I've recently read here the following problem, called « four-runner problem » :

Suppose four runners (represented by labeled spheres) run around a circular track. Their speeds are constant positive rationals $v_1<v_2<v_3<v_4$.

At time $0$, all the runners are together at the starting gate; shortly after, they are arranged in the order $\{1, 2, 3, 4\}$, counting from the starting gate. The order changes to $\{4, 1, 2, 3\}$ when runner 4 passes the starting gate. Then either runner 3 passes the starting gate, runner 4 laps runner 1, or the two events happen at the same time, giving possible orders $\{3, 4, 1, 2\}$, $\{1, 4, 2, 3\}$, or $\{3, 1, 2, 4\}$. […]

The answer to this question is unknown: which rates generate all 24 possible orders?

For three runners, all six orders are achieved if and only if the two slower rates do not add up to the fast rate.

For instance, I found that the rates $0.1 < 0.2 < 0.61 < 0.9$ generate the 24 possible combinations.

I would like to know where to find more information on that problem. Are there some research articles about it? I didn't find anything, even for the case with 3 runners (which does not seem obvious to me).

Thank you in advance!

  • $\begingroup$ What is the length of the track? $\endgroup$ Commented Dec 29, 2015 at 15:47
  • $\begingroup$ I think this is 1. In some sense, we are considering the maps $t \mapsto t \cdot v_j \pmod 1$ for $1 \leq j \leq 4$. $\endgroup$
    – Watson
    Commented Dec 29, 2015 at 17:29
  • $\begingroup$ Presumably, then, the speeds are not integers but positive rationals? Or reals? $\endgroup$ Commented Dec 31, 2015 at 14:43
  • $\begingroup$ @Justpassingby : I noticed that. The speeds are positive rationals, say. $\endgroup$
    – Watson
    Commented Dec 31, 2015 at 15:20
  • 2
    $\begingroup$ The lonely runner conjecture is similar - it says that each runner in such a scenario will be a "far" from the others at some time. It is unproven for $8$ or more runners. $\endgroup$ Commented Jan 3, 2016 at 16:59

1 Answer 1


(This is really a long comment, not an answer intended to attract up- or downvotes, acceptance or bonus - it's just not comfortable typing it in the SE comments format)

The problem becomes more symmetric if we award the starting point a velocity $v_0.$ The order of the runners changes whenever the time $t$ is an integer multiple of the reciprocal of $v_i-v_j$ for some $i>j\geq0.$ In fact we could even eliminate the condition $v_0<v_1<\cdots<v_n$ and and ask under which conditions on the $v_k$ the runners are guaranteed to reach at least once the order defined by the numbers on their back; the condition $v_i\neq v_j$ for $i\neq j$ then becomes part of the answer rather than part of the problem statement, and we could rephrase:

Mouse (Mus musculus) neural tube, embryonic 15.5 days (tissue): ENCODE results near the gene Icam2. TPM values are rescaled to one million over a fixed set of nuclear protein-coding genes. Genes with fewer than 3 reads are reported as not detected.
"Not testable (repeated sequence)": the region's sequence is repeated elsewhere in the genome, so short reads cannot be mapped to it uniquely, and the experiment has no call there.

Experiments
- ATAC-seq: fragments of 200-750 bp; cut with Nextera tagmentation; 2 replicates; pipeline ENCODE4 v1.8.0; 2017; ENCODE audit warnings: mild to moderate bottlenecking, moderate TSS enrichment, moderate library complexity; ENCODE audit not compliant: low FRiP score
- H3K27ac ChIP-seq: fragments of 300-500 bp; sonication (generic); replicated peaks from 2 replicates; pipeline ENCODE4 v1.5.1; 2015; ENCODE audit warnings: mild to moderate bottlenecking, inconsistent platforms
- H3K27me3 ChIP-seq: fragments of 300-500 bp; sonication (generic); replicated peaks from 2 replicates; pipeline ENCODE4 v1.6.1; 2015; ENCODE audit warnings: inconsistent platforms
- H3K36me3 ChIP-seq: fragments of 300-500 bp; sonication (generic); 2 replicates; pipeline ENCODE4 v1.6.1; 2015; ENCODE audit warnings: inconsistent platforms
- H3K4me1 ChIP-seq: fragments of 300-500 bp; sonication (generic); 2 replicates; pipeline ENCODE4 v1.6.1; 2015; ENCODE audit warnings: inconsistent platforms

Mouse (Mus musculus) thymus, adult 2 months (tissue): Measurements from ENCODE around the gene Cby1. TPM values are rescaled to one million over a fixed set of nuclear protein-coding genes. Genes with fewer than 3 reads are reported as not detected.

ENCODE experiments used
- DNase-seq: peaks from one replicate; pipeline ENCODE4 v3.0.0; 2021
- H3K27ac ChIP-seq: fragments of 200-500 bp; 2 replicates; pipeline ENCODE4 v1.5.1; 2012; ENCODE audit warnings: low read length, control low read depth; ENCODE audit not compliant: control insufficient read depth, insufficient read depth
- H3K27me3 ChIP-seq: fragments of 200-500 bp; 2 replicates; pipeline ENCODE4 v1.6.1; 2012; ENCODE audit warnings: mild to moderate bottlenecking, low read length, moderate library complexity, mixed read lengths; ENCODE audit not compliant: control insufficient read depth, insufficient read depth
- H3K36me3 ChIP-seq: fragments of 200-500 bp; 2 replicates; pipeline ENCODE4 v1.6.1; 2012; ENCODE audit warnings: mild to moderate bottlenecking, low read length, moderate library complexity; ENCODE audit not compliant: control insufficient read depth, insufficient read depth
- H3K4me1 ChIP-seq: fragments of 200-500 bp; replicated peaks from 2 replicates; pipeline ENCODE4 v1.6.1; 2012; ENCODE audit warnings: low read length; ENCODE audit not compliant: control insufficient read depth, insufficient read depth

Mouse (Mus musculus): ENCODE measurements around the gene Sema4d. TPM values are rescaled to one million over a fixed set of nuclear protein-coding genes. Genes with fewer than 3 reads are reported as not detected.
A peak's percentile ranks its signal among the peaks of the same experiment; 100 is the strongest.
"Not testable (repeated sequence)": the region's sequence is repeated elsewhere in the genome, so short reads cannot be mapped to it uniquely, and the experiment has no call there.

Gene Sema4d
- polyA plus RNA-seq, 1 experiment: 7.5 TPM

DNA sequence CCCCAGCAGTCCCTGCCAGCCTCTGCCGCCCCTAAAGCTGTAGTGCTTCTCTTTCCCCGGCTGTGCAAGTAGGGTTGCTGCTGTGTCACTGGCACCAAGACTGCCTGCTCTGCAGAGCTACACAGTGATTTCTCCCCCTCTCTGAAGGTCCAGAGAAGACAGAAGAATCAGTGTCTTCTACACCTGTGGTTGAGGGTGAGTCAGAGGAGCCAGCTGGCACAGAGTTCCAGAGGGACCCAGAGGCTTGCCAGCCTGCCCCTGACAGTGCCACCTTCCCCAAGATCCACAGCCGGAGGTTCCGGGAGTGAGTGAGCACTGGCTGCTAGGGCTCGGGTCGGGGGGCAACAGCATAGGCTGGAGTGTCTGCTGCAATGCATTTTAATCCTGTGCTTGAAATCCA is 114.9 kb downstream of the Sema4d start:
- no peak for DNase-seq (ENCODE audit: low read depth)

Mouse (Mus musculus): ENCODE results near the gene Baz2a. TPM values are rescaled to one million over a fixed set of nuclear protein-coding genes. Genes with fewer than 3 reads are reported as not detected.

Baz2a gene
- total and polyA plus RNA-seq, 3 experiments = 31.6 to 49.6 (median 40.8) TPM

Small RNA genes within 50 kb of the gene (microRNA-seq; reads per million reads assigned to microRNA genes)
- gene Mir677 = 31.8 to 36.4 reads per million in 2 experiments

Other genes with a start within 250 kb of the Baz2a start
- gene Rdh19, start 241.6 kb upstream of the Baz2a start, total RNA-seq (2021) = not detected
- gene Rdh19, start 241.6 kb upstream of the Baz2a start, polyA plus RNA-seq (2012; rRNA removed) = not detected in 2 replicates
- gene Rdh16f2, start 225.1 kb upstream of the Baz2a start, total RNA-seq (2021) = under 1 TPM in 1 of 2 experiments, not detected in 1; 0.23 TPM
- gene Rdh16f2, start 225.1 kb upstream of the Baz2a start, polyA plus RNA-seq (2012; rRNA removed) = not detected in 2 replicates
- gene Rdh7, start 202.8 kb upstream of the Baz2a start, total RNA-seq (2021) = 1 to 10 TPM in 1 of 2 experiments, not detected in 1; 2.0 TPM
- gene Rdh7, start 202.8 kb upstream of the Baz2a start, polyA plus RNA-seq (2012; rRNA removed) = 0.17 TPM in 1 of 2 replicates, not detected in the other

Which half-lines starting from the origin in $\mathbb R^n$ intersect the $n$-fold periodic set defined by translating the interior of the unit simplex $0<x_1<\ldots<x_n<1$ along the unit cubic $n$-dimensional lattice?

There are $C^n_2$ interesting quantities to compare:

$$\begin{matrix} v_1(-v_0)&v_2(-v_0)&\cdots&v_{n-1}(-v_0)&v_n(-v_0)\\ &v_2-v_1&\cdots&v_{n-1}-v_1&v_n-v_1\\ &&\ddots&&\vdots\\ &&&v_{n-1}-v_{n-2}&v_{n}-v_{n-2}\\ &&&&v_{n}-v_{n-1}\\ \end{matrix}$$

Any equality between two of these quantities - in fact, any equality between integer multiples of the reciprocals of two of these quantities - could theoretically cause the runners to complete a full race without ever reaching a particular given order, although many of these equalities are excluded if we assume $v_0<v_1<v_2<\cdots<v_n.$ It is therefore curious that for $n=3$ only one equality, namely, $v_3-v_2=v_1-v_0$ (or, equivalently, $v_3-v_1=v_2-v_0$) effectively prevents some permutations to be reached - it is no problem if, say, $v_2-v_1=v_3-v_2$ which means that the three runners overtake each other always at exactly the same moment.

In 4 dimensions we have, as a necessary condition, that every subset consisting of 3 runners (or 4, counting the starting point as a runner) has to satisfy the 3-dimensional condition, so we know that

$$\eqalign{ v_1+v_2&\neq v_3(+v_0)\\ v_1+v_2&\neq v_4(+v_0)\\ v_1+v_3&\neq v_4(+v_0)\\ v_2+v_3&\neq v_4(+v_0)\\ v_1+v_4&\neq v_2+v_3\\ }$$

One attempt to answer the question could be to try and prove that these five conditions together are also sufficient.

Putting $v_0=0$ again and $v_4=1$ (because the problem is homogeneous in the $v_i$) these five conditions divide the 3-dimensional unit simplex $0\leq v_1\leq v_2\leq v_3\leq 1$ into an number of sub-simplices (at most 32, I haven't figured out the exact number) along the following boundaries:

$$\eqalign{ v_1+v_2&= v_3\\ v_1+v_2&= 1\\ v_1+v_3&= 1\\ v_2+v_3&= 1\\ v_1+1&= v_2+v_3\\ }$$

Suggestion: identify these sub-simplices and prove for every sub-simplex separately that all 24 permutations are reached when $(v_1,v_2,v_3)$ is in the interior of the sub-simplex.

  • $\begingroup$ I have received 6 upvotes despite my request to the contrary - thank you for the recognition but if this results in an automatic bounty award then I will use the bounty to further promote this interesting (and unresolved) question. $\endgroup$ Commented Jan 5, 2016 at 12:57
  • $\begingroup$ As announced, my intent was to draw attention; I was not really hoping to get a complete answer (though this would be welcome, of course). And your input is very valuable, so I award the bounty without hesitation. $\endgroup$
    – zhoraster
    Commented Jan 5, 2016 at 14:36

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